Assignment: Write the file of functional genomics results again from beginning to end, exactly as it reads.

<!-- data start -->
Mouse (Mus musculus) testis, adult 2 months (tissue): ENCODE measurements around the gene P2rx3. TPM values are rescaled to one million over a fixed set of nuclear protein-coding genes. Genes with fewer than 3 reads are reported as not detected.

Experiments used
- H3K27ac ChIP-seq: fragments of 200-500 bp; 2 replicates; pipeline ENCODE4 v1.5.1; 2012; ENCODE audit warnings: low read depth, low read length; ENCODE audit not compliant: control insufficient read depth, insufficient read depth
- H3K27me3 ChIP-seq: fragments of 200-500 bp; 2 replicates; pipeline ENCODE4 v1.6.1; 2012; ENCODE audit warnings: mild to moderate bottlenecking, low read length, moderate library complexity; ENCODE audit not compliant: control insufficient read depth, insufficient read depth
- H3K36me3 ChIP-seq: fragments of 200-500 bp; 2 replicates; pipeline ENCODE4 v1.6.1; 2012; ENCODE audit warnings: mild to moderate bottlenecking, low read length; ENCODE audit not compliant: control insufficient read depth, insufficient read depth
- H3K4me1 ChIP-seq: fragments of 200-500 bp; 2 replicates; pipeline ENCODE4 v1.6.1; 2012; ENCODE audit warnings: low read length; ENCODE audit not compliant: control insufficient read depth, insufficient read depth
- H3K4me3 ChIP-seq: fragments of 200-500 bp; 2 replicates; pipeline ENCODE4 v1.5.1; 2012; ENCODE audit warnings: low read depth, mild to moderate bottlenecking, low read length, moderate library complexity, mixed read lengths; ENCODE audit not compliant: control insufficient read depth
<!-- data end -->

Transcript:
Mouse (Mus musculus) testis, adult 2 months (tissue): ENCODE measurements around the gene P2rx3. TPM values are rescaled to one million over a fixed set of nuclear protein-coding genes. Genes with fewer than 3 reads are reported as not detected.

Experiments used
- H3K27ac ChIP-seq: fragments of 200-500 bp; 2 replicates; pipeline ENCODE4 v1.5.1; 2012; ENCODE audit warnings: low read depth, low read length; ENCODE audit not compliant: control insufficient read depth, insufficient read depth
- H3K27me3 ChIP-seq: fragments of 200-500 bp; 2 replicates; pipeline ENCODE4 v1.6.1; 2012; ENCODE audit warnings: mild to moderate bottlenecking, low read length, moderate library complexity; ENCODE audit not compliant: control insufficient read depth, insufficient read depth
- H3K36me3 ChIP-seq: fragments of 200-500 bp; 2 replicates; pipeline ENCODE4 v1.6.1; 2012; ENCODE audit warnings: mild to moderate bottlenecking, low read length; ENCODE audit not compliant: control insufficient read depth, insufficient read depth
- H3K4me1 ChIP-seq: fragments of 200-500 bp; 2 replicates; pipeline ENCODE4 v1.6.1; 2012; ENCODE audit warnings: low read length; ENCODE audit not compliant: control insufficient read depth, insufficient read depth
- H3K4me3 ChIP-seq: fragments of 200-500 bp; 2 replicates; pipeline ENCODE4 v1.5.1; 2012; ENCODE audit warnings: low read depth, mild to moderate bottlenecking, low read length, moderate library complexity, mixed read lengths; ENCODE audit not compliant: control insufficient read depth